• If any of God working in us to fulfill His good purposes
  • If any shining like stars

IF we desire any of these in our lives then we need refer back to those presuppositions. And don’t we desire these?

In His grace He gives us every good and perfect gift. By His mercy we are saved without doubt after trusting Christ. But He doesn’t promise to break through our every barrier and buffer. The Lord doesn’t say that we will feel His presence and have His complete joy when we don’t walk with Him.

He certainly doesn’t promise to make us feel supported and cared for when we act for selfish reasons. In fact, Scripture says that “even when you ask, you don’t get it because your motives are all wrong–you want only what will give you pleasure” (James 4:3.)

So often when we wonder why He doesn’t seem near and or isn’t clearly working in our lives, we are also choosing not to live near to Him or open to His working in our lives. We live “fists closed,” as Ann Voskamp says.

On the days of exasperation and desperation that we cry out “Lord, give me anything” or “Lord, I’ll take anything!” these are the things we desire. These “if anys” are what our hearts long for as we seek to live lives that glorify Him and are filled up and overflowing with His presence.

But it’s also on those days that we tend to be willing to open our hands only to collect and hold possessively close. Our hands aren’t open to giving or to clasping palms with others in the body of Christ. Our minds aren’t open to the mind of Christ or the interests of others.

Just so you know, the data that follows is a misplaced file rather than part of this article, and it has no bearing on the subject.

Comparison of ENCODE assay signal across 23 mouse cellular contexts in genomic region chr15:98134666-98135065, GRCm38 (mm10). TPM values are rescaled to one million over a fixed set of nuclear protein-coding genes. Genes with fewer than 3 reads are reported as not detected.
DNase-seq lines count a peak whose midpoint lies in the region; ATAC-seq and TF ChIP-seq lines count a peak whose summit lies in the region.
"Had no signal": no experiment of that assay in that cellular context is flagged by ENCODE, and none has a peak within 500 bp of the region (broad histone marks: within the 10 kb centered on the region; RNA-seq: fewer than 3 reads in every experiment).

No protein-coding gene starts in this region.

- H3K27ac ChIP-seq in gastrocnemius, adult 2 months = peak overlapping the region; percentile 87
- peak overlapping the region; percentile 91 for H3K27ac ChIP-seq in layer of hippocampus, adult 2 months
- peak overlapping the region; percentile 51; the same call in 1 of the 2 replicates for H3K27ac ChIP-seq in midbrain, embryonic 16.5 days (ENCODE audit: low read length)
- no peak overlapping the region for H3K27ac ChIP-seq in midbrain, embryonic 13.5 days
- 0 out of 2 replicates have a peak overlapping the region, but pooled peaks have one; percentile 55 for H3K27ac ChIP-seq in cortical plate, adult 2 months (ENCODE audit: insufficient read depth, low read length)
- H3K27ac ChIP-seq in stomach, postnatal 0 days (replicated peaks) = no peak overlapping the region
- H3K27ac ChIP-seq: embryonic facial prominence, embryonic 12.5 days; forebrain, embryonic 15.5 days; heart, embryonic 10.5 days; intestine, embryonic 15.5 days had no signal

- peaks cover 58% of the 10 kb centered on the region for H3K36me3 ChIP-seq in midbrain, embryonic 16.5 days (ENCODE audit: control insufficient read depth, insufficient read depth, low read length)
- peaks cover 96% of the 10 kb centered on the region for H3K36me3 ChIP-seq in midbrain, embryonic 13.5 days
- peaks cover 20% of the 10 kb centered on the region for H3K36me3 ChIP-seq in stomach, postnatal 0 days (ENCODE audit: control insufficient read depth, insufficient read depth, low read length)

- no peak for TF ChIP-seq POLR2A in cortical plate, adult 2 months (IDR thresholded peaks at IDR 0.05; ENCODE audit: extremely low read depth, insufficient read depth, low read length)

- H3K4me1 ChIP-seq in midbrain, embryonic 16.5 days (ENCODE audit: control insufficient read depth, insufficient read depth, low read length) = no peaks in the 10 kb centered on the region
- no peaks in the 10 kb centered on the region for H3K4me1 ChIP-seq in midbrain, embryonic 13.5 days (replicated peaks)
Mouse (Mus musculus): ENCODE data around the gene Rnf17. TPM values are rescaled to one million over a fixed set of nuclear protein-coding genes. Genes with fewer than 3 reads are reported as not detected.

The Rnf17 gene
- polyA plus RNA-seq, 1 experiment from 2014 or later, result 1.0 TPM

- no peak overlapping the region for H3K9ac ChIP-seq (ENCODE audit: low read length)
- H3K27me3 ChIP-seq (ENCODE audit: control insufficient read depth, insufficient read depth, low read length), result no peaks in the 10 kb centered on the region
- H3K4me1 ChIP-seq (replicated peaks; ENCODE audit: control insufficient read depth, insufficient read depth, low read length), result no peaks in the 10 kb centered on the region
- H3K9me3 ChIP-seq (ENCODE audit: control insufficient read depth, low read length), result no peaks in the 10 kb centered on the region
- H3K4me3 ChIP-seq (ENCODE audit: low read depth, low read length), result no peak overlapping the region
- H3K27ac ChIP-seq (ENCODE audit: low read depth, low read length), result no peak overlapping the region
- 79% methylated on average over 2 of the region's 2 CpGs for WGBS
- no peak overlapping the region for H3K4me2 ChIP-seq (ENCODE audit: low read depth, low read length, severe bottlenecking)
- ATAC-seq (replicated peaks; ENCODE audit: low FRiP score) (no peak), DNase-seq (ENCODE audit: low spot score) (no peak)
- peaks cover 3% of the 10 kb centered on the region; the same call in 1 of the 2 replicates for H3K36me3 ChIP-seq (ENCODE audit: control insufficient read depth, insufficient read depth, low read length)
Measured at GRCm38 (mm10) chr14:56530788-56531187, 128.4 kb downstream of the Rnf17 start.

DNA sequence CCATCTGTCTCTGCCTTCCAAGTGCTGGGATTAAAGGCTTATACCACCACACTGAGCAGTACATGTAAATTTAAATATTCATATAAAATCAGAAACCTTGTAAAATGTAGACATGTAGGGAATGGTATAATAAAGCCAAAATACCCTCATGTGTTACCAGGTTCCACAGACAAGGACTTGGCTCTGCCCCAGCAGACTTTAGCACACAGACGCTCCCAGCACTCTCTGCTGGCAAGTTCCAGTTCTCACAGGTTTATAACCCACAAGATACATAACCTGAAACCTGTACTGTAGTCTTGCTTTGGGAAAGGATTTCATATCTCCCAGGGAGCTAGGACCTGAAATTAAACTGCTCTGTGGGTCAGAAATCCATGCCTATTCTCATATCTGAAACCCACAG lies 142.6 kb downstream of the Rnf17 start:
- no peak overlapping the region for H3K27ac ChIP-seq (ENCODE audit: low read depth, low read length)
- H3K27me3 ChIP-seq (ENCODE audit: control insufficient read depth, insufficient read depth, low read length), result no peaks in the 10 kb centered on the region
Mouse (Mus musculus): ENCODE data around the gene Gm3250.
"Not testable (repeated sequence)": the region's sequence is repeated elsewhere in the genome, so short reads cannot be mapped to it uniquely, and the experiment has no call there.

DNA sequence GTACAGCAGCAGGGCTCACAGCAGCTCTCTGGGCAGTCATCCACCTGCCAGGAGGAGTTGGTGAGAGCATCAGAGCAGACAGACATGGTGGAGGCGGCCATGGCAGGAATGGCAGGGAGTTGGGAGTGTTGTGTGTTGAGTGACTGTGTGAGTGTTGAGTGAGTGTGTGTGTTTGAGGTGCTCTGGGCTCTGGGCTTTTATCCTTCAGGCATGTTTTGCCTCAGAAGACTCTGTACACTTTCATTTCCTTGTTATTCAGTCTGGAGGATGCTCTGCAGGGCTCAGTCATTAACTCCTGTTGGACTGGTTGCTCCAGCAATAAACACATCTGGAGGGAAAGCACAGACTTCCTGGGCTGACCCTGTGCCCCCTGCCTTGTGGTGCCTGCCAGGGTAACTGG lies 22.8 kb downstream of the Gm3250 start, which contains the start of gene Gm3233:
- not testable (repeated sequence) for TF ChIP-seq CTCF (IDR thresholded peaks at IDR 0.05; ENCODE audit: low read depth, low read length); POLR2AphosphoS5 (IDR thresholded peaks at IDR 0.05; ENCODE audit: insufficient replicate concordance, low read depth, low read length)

We live like one way, dead-end streets to “me-ville.” At the same time, we wonder why the love of Christ doesn’t roll on in. (tweet this!)

Longing for these “if anys” but missing the point, we change our hearts to say “if only.” If only Christ were here. If only I could feel His love. If only others showed me compassion. Then…then we could get to the pre-suppositions. But that’s not the order God created.

Start with “if any” and obey. Start with Christ first and others above myself.  Draw near to Him, and He will draw near to you (James 4:8.) You won’t have to say “if only.”

Therefore if you have any encouragement from being united with Christ, if any comfort from his love, if any common sharing in the Spirit, if any tenderness and compassion, then make my joy complete by being like-minded, having the same love, being one in spirit and of one mind. Do nothing out of selfish ambition or vain conceit. Rather, in humility value others above yourselves, not looking to your own interests but each of you to the interests of the others.
In your relationships with one another, have the same mindset as Christ Jesus” –Philippians 2:1-5
This post is being shared on: #LifeGivingLinkup #TestimonyTuesday, #RaRaLinkup, #Intentionally Pursuing, #WomenWithIntention, and #TellHiStory.